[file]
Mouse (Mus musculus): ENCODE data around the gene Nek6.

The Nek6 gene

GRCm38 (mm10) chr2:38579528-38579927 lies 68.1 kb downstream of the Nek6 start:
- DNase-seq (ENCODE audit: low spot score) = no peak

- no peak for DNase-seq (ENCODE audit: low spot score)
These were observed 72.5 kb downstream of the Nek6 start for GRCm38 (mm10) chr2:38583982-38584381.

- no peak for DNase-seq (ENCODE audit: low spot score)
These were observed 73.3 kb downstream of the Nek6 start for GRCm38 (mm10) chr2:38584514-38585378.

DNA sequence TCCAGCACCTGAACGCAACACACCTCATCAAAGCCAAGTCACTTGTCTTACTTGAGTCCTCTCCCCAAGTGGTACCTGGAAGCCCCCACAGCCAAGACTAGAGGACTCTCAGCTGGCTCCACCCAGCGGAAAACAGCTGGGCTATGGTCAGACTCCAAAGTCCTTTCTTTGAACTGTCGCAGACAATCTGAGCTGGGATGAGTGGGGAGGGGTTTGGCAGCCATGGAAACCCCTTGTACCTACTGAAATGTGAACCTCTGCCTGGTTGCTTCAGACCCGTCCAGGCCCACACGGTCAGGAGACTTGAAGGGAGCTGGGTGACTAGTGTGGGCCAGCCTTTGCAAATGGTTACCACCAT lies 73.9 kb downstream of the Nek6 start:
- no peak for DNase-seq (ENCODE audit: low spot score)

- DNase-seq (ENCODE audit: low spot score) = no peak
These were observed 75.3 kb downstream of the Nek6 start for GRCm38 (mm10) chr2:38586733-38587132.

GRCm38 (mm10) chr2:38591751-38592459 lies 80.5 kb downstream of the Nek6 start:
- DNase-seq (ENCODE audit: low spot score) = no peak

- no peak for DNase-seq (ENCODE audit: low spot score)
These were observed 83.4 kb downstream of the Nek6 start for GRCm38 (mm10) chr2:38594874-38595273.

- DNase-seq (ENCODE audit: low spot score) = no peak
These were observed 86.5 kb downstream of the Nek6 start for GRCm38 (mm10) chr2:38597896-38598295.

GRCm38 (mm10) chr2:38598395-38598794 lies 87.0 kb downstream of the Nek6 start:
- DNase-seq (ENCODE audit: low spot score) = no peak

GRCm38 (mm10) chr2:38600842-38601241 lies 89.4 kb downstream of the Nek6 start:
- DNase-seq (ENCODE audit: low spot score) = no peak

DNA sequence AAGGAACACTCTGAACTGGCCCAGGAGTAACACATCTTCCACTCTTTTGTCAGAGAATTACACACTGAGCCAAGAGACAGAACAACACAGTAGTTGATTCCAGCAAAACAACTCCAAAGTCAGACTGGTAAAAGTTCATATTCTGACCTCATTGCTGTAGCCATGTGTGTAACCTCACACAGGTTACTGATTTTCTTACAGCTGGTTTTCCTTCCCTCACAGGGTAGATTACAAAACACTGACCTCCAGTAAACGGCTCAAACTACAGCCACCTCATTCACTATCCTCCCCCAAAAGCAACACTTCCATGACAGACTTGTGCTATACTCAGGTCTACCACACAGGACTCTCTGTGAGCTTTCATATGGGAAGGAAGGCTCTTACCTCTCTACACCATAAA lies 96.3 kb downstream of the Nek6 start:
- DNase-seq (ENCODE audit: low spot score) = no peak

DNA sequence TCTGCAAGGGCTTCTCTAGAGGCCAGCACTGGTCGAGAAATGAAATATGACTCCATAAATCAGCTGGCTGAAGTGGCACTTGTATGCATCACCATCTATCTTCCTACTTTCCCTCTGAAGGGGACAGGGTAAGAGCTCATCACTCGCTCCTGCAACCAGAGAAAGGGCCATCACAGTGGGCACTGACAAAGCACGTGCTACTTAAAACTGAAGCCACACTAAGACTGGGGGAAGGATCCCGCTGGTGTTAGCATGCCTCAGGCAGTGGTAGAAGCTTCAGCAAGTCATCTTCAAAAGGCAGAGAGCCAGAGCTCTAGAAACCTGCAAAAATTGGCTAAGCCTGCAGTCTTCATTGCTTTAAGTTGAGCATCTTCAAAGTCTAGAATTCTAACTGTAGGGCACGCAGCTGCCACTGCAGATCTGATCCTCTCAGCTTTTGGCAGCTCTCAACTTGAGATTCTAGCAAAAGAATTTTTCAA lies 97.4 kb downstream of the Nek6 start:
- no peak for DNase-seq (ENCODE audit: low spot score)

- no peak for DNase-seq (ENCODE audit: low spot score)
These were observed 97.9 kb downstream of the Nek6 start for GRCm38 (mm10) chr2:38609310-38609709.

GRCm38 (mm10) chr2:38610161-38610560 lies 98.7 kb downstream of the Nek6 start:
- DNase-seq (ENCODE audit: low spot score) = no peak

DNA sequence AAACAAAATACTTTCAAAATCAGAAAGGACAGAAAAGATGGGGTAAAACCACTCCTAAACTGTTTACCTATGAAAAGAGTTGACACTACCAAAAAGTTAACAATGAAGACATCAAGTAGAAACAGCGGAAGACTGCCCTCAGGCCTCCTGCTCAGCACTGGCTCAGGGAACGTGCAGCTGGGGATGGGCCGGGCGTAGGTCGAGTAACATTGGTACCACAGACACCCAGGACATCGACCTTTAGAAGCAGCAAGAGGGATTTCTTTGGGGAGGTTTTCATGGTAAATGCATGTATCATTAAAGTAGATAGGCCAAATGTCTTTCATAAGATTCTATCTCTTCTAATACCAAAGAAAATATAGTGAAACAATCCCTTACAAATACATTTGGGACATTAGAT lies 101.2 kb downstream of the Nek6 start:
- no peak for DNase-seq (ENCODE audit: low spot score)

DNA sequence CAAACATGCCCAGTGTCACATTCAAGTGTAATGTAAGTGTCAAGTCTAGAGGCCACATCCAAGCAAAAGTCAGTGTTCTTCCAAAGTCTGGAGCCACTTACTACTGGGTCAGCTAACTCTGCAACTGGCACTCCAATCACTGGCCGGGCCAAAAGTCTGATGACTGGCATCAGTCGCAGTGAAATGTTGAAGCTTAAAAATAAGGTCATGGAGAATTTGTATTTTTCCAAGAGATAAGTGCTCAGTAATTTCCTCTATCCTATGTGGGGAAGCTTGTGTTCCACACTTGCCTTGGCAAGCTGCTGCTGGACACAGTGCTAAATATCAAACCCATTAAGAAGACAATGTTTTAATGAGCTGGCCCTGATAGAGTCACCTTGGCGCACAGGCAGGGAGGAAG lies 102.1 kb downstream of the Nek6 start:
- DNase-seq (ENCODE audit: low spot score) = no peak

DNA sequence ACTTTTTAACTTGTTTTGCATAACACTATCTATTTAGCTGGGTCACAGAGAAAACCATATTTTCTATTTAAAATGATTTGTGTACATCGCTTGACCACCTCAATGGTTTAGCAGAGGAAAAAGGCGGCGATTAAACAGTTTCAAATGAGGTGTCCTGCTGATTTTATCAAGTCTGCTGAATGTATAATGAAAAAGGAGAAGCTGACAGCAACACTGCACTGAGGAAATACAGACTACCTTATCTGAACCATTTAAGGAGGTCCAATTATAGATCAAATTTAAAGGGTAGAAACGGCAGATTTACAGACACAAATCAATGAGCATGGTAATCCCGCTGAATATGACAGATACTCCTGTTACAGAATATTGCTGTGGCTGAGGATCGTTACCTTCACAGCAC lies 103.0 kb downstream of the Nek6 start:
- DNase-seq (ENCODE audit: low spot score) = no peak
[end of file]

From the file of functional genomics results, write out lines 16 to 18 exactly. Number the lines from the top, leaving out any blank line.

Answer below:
These were observed 83.4 kb downstream of the Nek6 start for GRCm38 (mm10) chr2:38594874-38595273.

- DNase-seq (ENCODE audit: low spot score) = no peak
These were observed 86.5 kb downstream of the Nek6 start for GRCm38 (mm10) chr2:38597896-38598295.